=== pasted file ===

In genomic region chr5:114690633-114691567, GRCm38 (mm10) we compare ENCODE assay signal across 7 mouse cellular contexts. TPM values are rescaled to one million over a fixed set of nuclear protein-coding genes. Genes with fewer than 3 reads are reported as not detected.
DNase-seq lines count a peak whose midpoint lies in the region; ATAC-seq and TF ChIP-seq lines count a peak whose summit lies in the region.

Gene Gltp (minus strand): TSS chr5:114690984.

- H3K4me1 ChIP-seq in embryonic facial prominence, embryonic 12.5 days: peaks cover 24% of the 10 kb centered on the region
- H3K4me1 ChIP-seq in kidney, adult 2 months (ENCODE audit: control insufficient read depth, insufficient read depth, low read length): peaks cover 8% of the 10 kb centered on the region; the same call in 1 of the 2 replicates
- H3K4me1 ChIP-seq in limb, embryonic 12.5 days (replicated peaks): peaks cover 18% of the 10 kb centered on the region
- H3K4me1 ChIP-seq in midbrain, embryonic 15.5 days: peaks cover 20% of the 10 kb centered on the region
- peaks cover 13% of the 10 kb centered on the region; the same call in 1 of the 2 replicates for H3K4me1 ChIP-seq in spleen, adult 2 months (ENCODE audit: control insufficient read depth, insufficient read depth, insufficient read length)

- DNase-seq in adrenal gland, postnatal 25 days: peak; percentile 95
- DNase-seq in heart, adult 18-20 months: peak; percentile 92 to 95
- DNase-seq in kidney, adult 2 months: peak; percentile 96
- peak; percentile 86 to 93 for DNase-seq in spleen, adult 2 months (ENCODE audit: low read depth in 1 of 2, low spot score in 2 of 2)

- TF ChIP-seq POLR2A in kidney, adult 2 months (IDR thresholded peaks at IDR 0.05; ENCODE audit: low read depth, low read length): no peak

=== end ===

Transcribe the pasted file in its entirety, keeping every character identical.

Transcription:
In genomic region chr5:114690633-114691567, GRCm38 (mm10) we compare ENCODE assay signal across 7 mouse cellular contexts. TPM values are rescaled to one million over a fixed set of nuclear protein-coding genes. Genes with fewer than 3 reads are reported as not detected.
DNase-seq lines count a peak whose midpoint lies in the region; ATAC-seq and TF ChIP-seq lines count a peak whose summit lies in the region.

Gene Gltp (minus strand): TSS chr5:114690984.

- H3K4me1 ChIP-seq in embryonic facial prominence, embryonic 12.5 days: peaks cover 24% of the 10 kb centered on the region
- H3K4me1 ChIP-seq in kidney, adult 2 months (ENCODE audit: control insufficient read depth, insufficient read depth, low read length): peaks cover 8% of the 10 kb centered on the region; the same call in 1 of the 2 replicates
- H3K4me1 ChIP-seq in limb, embryonic 12.5 days (replicated peaks): peaks cover 18% of the 10 kb centered on the region
- H3K4me1 ChIP-seq in midbrain, embryonic 15.5 days: peaks cover 20% of the 10 kb centered on the region
- peaks cover 13% of the 10 kb centered on the region; the same call in 1 of the 2 replicates for H3K4me1 ChIP-seq in spleen, adult 2 months (ENCODE audit: control insufficient read depth, insufficient read depth, insufficient read length)

- DNase-seq in adrenal gland, postnatal 25 days: peak; percentile 95
- DNase-seq in heart, adult 18-20 months: peak; percentile 92 to 95
- DNase-seq in kidney, adult 2 months: peak; percentile 96
- peak; percentile 86 to 93 for DNase-seq in spleen, adult 2 months (ENCODE audit: low read depth in 1 of 2, low spot score in 2 of 2)

- TF ChIP-seq POLR2A in kidney, adult 2 months (IDR thresholded peaks at IDR 0.05; ENCODE audit: low read depth, low read length): no peak